Keys to the Palace is a weekly feature where we rank each Wizards player based on their performance for the week. Keys to the Palace is named former Wizards' coach Ed Tapscott who said this when he was asked about how he decides on his player rotations.
"Someone asked me the other day if I have a dog house. I said, 'No I don't have a dog house, I have a Palace of Good Play.' I'm looking for someone who's playing well so I can put them in that palace."
Each player on the team will be ranked into one of three categories, based on their performance the previous week. Players who play well will earn a Key to the Palace. Players who underperform get locked out. Players who fall in the middle ground get a Guest Pass that gives them access to certain parts of the Palace, but not the fancy stuff that makes it feel like a luxurious place to live.
It's important to keep in mind these rankings are relative. Kelly Oubre doesn't have to do as much to earn a key as Otto Porter does. That said, here is where each player lands for their performance during the opening week of the season.
Keys to the Palace
Bradley Beal - Call me crazy, but I think Bradley Beal wants a max deal. He's averaging 25.3 points per game, shooting 46 percent from the field and shooting 50 percent beyond the arc. More importantly, he's averaging more threes and free throw attempts per game than he did last season. John Wall is still the team's best overall player, but it's looking more and more like this is the year where Beal becomes the team's top scorer.
There are some areas to nitpick (he only has three assists through three games this season) but he's certainly making steps in the right direction as a player.
John Wall - Wall's assist-to-turnover ratio isn't great right now. He's averaging 1.43 assists for every turnover in the early going, well below his 2.61:1 ratio last season, but that should improve as the team settles into their new scheme. In the meantime, Wall is showing growth in other areas of his game.
Defensively, he's averaging over two steals and two blocks per game, and he's shooting 44.4 percent on jump shots, according to NBA.com. He's also averaging 9 attempts per game at the free throw line. The improvements on the offensive end are allowing Wall to score more points even though his usage rate is almost identical to what it was last season.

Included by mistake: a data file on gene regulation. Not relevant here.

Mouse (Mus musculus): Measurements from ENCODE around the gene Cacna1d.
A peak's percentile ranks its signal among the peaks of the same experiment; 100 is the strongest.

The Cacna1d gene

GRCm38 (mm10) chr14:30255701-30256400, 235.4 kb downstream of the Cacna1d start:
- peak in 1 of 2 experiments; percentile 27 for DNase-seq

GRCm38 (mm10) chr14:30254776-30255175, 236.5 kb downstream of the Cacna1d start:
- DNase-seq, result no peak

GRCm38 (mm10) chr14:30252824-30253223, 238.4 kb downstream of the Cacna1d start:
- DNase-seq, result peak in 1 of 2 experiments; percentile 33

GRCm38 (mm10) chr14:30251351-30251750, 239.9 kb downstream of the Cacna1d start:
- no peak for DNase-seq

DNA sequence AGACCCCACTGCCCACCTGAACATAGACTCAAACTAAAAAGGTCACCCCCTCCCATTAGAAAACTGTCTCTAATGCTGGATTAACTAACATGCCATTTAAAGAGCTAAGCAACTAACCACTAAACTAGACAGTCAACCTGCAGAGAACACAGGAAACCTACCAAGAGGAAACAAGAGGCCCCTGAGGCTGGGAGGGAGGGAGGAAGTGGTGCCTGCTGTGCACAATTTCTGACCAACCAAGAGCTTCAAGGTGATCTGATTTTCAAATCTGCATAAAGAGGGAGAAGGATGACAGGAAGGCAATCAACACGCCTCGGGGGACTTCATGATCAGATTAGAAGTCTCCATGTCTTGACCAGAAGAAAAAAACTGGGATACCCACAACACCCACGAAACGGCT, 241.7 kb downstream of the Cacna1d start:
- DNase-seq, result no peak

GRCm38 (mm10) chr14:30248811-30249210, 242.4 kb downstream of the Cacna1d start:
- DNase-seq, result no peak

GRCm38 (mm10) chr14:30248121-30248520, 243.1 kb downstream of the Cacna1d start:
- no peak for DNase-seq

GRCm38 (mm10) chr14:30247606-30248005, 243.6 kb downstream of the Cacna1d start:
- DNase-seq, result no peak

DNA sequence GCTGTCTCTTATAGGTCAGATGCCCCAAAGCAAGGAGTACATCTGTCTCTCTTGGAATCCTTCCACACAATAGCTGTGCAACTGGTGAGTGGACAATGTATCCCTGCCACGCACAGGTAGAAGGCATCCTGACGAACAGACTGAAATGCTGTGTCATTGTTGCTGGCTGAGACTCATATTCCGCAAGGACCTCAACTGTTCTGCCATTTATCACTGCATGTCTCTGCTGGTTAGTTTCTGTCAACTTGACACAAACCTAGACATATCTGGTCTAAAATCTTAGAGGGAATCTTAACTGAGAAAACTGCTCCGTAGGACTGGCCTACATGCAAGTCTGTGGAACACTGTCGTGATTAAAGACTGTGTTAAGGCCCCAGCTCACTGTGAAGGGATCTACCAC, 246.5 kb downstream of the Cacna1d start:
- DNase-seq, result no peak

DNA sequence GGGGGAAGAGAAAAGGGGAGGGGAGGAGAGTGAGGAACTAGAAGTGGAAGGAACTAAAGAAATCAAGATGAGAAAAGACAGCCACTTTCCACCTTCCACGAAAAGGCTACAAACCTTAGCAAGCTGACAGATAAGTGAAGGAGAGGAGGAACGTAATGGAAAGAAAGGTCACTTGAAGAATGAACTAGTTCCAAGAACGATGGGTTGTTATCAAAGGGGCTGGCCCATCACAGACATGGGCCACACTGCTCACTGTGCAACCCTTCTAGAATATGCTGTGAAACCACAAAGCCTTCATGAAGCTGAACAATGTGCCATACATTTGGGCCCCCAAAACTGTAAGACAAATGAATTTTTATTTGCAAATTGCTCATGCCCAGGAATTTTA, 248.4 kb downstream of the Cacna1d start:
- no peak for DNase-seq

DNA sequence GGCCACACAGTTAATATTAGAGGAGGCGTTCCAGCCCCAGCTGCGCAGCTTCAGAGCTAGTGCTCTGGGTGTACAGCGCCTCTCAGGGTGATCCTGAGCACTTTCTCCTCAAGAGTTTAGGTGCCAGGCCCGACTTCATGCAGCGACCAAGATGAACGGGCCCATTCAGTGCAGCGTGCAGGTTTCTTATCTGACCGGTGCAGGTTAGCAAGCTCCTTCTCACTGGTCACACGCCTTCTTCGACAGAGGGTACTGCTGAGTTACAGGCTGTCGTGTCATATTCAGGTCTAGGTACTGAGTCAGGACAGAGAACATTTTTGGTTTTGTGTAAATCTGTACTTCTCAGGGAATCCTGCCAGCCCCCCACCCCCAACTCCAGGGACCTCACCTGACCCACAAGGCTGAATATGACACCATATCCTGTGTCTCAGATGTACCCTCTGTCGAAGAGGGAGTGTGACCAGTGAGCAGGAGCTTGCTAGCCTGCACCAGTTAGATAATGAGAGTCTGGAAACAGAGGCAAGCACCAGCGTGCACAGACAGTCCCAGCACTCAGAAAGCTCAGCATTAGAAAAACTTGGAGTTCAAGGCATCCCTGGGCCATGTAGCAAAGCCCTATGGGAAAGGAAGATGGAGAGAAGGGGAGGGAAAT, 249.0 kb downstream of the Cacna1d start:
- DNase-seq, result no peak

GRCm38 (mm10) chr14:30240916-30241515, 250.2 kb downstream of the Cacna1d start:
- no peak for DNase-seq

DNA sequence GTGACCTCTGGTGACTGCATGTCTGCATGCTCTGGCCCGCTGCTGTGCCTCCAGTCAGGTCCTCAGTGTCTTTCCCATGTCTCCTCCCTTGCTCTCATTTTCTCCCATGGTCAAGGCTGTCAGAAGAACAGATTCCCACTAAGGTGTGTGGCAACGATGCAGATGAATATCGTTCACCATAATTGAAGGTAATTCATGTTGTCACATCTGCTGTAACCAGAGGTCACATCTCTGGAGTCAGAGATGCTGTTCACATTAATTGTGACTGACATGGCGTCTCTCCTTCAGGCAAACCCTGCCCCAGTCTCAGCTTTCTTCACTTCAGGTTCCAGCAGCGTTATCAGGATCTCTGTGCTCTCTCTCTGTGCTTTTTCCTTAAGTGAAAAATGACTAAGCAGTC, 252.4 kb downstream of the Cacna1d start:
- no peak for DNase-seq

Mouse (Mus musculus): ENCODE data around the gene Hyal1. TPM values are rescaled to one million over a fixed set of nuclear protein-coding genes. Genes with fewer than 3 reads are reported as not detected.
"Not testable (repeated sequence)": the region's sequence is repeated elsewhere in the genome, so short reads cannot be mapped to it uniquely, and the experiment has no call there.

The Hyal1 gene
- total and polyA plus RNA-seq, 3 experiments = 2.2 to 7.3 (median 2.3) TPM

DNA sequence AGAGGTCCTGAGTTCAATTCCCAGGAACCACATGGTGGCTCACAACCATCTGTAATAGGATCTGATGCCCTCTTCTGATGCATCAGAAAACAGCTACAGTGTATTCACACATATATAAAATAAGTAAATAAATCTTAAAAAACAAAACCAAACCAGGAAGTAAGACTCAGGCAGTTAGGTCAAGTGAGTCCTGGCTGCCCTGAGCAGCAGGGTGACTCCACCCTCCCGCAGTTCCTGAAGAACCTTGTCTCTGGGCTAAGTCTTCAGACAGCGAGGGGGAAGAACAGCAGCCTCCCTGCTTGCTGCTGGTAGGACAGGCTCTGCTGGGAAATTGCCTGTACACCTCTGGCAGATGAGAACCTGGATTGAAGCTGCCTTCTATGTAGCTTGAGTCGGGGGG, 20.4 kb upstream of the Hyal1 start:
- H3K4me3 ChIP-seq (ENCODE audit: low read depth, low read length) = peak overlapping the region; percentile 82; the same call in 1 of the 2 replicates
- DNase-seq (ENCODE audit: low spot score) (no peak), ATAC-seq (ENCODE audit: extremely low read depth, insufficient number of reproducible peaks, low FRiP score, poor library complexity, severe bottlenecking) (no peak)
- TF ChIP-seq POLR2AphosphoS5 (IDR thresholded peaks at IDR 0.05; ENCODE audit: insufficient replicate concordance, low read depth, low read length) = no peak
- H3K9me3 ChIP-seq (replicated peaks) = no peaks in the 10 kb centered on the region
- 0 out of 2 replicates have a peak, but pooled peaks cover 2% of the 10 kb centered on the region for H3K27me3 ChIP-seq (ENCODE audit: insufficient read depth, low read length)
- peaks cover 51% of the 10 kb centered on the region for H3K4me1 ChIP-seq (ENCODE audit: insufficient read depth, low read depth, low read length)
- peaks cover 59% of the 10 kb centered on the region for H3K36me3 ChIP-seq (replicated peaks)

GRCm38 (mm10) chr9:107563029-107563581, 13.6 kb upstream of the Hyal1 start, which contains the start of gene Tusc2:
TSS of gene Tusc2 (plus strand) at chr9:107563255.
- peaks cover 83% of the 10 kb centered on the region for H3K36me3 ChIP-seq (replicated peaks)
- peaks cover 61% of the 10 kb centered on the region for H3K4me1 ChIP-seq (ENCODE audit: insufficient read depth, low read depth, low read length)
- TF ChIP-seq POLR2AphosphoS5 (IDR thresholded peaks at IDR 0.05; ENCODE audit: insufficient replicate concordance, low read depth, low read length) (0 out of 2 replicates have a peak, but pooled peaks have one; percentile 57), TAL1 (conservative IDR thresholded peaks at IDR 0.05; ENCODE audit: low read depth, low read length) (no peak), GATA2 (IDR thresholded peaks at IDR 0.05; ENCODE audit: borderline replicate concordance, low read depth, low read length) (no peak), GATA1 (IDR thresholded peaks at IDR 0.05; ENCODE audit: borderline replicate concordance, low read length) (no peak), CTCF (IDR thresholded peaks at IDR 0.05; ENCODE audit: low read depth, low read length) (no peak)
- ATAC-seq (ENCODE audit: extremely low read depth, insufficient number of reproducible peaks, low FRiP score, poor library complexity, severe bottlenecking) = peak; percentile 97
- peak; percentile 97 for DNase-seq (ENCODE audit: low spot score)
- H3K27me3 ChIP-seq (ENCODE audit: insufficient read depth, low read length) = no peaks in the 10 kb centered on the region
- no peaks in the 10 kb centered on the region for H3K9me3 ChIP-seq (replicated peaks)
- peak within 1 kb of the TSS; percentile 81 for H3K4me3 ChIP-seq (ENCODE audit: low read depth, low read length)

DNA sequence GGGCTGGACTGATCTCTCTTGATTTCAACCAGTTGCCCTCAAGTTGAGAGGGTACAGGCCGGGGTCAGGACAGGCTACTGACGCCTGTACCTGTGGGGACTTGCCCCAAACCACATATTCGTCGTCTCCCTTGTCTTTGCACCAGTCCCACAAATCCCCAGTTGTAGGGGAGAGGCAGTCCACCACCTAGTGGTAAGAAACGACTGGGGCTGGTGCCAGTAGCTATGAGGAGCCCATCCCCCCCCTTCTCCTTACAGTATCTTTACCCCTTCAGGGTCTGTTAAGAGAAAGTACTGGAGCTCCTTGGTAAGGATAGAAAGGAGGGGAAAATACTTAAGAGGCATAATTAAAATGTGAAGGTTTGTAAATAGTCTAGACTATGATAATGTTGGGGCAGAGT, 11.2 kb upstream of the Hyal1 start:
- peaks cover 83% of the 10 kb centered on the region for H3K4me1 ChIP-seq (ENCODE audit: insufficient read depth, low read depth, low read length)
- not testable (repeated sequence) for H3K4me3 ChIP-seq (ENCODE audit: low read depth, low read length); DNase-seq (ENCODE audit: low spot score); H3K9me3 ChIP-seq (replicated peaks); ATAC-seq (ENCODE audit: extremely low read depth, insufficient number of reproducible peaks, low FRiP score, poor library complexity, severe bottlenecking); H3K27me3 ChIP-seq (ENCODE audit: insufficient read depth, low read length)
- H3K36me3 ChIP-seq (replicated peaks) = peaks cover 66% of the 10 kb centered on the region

Ramon Sessions - If nothing else, it's clear the Wizards' new offense favors guards. As of this writing, Ramon Sessions is the team's third-leading scorer, averaging 11.3 points per game. That's the fifth-best scoring average in the NBA for a player averaging under 20 minutes per game.
Sessions continues to get to the free throw line at a great rate like he's done most of his career, averaging almost six per game, but he's also shooting the ball well from the field. He's shooting 40 percent beyond the arc, and he's 5-11 in the restricted area this season, which is a big step up for a player who has struggled finishing around the rim in his career.
Jared Dudley - In terms of plus/minus value, Dudley was great against the Bucks and the Knicks, but we can't give him a key since he was the motivating force behind Carmelo Anthony's 37 point onslaught on Saturday.
This should serve as a lesson to everyone: Don't call anyone overrated unless you want them to have a big game. In other words, the only person you should call overrated is John Wall.
Gary Neal - Shooting wise, Neal has been a bit of a mess. His effective field goal percentage on jump shots is 37 percent this season, which gets worse when you realize 23 of the 24 shots he has attempted this season are been jump shots. Basically, if he's not hitting midrange shots, he's not scoring and that's not a good proposition.